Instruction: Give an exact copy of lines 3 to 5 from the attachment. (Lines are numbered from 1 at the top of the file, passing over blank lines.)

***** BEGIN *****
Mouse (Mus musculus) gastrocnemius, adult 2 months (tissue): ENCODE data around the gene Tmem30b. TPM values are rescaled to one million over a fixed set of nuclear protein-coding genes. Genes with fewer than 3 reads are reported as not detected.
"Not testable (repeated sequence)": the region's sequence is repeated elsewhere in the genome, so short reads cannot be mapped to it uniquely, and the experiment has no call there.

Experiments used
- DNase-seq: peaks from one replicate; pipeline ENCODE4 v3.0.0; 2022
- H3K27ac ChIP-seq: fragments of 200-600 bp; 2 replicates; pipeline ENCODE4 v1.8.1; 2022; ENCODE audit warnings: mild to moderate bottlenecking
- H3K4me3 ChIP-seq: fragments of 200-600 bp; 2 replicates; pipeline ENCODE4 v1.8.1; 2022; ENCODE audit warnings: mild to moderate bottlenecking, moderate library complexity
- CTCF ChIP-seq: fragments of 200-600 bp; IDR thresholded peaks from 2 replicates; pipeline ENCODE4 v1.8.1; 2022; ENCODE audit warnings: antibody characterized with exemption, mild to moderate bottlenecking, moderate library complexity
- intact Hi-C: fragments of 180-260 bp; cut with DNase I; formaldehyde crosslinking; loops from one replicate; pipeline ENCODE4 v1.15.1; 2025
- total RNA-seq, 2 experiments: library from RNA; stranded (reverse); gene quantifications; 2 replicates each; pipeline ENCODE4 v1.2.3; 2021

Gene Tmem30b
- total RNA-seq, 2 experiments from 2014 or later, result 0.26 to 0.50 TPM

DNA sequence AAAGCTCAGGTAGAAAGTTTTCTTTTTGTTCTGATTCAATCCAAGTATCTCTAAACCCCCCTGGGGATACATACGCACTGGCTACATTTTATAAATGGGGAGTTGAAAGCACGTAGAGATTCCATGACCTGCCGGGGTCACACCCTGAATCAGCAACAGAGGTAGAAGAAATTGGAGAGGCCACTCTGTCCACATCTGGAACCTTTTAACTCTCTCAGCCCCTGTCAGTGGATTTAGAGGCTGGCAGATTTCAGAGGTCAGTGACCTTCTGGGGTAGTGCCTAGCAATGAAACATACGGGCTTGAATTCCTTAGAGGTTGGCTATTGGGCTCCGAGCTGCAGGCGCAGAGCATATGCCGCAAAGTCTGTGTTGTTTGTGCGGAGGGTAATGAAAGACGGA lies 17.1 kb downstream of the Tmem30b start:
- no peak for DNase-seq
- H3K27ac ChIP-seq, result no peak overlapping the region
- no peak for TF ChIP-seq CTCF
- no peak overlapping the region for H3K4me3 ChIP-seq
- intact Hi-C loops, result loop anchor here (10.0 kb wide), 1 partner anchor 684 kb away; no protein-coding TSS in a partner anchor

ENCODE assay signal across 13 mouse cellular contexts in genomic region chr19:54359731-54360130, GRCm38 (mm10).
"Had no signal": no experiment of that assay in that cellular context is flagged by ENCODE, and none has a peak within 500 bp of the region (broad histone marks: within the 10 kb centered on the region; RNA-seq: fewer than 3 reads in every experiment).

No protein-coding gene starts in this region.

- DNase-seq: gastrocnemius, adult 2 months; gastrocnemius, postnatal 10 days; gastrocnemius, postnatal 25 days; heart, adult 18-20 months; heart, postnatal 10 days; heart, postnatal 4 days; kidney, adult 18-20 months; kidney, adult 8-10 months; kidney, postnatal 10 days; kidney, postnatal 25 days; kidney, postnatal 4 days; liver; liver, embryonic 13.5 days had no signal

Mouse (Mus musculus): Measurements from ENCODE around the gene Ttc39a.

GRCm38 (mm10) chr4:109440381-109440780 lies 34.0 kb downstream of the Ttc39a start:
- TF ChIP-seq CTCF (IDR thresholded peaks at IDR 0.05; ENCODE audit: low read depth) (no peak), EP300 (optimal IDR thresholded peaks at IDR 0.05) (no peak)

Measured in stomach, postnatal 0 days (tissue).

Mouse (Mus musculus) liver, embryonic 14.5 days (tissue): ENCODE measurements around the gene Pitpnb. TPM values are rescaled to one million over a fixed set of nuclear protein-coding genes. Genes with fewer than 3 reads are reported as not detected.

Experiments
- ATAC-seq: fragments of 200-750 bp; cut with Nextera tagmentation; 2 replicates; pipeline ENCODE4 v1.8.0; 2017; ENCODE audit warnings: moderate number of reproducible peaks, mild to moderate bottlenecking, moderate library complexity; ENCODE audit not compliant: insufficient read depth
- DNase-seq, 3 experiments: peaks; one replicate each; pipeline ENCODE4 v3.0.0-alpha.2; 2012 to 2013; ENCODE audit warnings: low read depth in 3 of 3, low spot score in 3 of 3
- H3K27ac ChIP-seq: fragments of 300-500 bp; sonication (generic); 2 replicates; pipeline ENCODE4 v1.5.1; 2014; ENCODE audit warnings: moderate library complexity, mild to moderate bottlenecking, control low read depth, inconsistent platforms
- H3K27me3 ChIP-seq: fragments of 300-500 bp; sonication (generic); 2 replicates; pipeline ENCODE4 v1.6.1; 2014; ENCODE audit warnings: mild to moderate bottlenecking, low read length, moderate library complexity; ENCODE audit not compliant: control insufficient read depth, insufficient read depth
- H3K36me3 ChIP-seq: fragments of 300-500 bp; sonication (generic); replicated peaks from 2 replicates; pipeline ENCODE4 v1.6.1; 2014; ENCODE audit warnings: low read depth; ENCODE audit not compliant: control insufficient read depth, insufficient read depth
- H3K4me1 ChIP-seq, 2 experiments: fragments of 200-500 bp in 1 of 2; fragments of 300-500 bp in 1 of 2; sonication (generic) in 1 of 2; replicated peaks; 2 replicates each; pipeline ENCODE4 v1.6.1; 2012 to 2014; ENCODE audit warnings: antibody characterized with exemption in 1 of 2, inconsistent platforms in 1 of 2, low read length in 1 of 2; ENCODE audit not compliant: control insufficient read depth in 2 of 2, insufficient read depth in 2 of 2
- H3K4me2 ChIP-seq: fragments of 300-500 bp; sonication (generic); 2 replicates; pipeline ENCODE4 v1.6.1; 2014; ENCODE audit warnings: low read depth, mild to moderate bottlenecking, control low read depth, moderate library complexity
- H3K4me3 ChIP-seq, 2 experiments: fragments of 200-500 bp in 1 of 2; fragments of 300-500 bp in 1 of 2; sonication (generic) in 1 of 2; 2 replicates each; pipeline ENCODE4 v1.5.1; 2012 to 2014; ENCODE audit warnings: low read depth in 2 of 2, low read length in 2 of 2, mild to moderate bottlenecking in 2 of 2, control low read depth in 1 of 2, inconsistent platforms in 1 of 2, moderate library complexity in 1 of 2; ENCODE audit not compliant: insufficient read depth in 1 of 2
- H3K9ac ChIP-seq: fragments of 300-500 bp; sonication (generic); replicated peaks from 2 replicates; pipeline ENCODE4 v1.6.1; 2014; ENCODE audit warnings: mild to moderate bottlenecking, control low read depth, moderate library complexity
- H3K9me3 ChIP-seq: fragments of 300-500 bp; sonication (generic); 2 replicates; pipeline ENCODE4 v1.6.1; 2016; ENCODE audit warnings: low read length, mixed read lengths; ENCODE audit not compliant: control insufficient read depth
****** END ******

Experiments used
- DNase-seq: peaks from one replicate; pipeline ENCODE4 v3.0.0; 2022
- H3K27ac ChIP-seq: fragments of 200-600 bp; 2 replicates; pipeline ENCODE4 v1.8.1; 2022; ENCODE audit warnings: mild to moderate bottlenecking